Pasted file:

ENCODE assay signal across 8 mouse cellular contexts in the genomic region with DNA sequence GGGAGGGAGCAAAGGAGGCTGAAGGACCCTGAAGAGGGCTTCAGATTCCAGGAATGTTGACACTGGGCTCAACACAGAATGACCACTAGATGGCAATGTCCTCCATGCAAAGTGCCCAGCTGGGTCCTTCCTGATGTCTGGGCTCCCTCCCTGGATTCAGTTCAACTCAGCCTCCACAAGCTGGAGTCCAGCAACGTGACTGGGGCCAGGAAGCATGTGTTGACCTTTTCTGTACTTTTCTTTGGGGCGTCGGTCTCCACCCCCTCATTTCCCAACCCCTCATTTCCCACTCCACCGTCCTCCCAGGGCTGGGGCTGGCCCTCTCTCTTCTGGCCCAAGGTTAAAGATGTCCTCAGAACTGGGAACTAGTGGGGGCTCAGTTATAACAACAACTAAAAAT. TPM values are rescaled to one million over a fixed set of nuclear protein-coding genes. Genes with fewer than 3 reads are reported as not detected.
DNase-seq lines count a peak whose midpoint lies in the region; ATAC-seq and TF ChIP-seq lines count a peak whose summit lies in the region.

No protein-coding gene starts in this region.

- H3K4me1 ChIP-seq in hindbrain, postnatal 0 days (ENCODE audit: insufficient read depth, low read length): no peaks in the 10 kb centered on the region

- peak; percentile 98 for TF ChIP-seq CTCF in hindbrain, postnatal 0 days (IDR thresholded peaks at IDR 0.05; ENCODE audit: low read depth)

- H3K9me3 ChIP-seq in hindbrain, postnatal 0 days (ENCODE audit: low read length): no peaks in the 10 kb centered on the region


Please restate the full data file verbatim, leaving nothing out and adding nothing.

ENCODE assay signal across 8 mouse cellular contexts in the genomic region with DNA sequence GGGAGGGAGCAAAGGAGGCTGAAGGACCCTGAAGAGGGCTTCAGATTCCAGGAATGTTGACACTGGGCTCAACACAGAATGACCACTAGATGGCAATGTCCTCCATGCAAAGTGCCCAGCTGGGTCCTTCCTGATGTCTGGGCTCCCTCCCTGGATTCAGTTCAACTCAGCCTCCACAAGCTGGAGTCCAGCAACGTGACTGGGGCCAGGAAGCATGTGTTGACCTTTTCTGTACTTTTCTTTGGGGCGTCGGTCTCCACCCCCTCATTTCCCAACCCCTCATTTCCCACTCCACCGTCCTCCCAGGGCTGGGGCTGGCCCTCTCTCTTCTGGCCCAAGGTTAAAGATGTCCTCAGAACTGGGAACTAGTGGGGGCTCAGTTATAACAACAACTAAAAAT. TPM values are rescaled to one million over a fixed set of nuclear protein-coding genes. Genes with fewer than 3 reads are reported as not detected.
DNase-seq lines count a peak whose midpoint lies in the region; ATAC-seq and TF ChIP-seq lines count a peak whose summit lies in the region.

No protein-coding gene starts in this region.

- H3K4me1 ChIP-seq in hindbrain, postnatal 0 days (ENCODE audit: insufficient read depth, low read length): no peaks in the 10 kb centered on the region

- peak; percentile 98 for TF ChIP-seq CTCF in hindbrain, postnatal 0 days (IDR thresholded peaks at IDR 0.05; ENCODE audit: low read depth)

- H3K9me3 ChIP-seq in hindbrain, postnatal 0 days (ENCODE audit: low read length): no peaks in the 10 kb centered on the region